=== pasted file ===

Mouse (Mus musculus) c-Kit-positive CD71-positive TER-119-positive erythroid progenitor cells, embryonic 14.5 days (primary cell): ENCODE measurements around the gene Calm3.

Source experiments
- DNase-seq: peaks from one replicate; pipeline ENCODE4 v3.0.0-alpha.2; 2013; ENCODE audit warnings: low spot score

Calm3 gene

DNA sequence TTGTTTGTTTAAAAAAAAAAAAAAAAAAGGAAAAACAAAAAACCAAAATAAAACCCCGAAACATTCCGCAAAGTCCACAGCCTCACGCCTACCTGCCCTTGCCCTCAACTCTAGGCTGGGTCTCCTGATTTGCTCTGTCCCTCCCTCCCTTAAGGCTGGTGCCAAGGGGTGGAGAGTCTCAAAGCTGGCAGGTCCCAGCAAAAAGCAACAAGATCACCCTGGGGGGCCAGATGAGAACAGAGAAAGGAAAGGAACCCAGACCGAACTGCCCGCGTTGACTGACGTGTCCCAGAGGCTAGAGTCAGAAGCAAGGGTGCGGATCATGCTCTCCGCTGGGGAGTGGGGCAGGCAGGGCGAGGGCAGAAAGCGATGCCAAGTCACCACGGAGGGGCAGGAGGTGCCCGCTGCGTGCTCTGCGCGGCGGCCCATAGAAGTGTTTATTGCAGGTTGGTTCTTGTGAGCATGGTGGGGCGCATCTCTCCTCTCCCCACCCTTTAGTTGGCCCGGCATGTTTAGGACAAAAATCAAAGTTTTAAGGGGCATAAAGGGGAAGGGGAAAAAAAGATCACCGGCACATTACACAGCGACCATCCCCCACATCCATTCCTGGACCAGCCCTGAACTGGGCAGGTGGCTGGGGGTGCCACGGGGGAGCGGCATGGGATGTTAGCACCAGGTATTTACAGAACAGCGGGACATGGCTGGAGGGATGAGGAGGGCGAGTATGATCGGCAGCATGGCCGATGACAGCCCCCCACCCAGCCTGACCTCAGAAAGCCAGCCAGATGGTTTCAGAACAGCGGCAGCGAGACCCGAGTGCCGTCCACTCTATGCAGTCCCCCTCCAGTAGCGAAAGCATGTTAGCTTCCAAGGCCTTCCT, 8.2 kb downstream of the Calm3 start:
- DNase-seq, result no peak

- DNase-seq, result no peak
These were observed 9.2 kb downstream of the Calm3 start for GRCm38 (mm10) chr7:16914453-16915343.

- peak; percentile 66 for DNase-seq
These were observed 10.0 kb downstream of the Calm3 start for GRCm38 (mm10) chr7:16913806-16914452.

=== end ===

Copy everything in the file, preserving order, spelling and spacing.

Mouse (Mus musculus) c-Kit-positive CD71-positive TER-119-positive erythroid progenitor cells, embryonic 14.5 days (primary cell): ENCODE measurements around the gene Calm3.

Source experiments
- DNase-seq: peaks from one replicate; pipeline ENCODE4 v3.0.0-alpha.2; 2013; ENCODE audit warnings: low spot score

Calm3 gene

DNA sequence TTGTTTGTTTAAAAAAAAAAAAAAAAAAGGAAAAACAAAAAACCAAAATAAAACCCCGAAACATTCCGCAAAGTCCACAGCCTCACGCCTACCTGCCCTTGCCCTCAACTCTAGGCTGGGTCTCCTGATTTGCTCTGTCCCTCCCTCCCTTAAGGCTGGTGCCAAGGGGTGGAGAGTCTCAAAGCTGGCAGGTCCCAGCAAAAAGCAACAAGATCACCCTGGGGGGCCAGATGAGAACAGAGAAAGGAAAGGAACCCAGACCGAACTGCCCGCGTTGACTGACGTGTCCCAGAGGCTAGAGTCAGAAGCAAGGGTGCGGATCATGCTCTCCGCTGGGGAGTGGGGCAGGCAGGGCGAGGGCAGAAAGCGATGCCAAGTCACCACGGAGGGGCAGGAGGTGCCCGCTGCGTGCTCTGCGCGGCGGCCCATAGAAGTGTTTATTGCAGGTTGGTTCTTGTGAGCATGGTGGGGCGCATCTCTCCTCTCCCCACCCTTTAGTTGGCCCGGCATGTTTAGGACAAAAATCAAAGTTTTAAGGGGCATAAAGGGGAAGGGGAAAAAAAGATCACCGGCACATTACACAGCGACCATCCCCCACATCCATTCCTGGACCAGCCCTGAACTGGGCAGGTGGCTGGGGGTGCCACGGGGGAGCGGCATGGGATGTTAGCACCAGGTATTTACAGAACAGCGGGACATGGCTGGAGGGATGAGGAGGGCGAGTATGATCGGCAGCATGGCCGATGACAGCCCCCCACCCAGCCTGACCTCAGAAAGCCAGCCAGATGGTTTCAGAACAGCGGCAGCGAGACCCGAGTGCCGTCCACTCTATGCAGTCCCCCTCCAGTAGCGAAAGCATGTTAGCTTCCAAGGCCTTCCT, 8.2 kb downstream of the Calm3 start:
- DNase-seq, result no peak

- DNase-seq, result no peak
These were observed 9.2 kb downstream of the Calm3 start for GRCm38 (mm10) chr7:16914453-16915343.

- peak; percentile 66 for DNase-seq
These were observed 10.0 kb downstream of the Calm3 start for GRCm38 (mm10) chr7:16913806-16914452.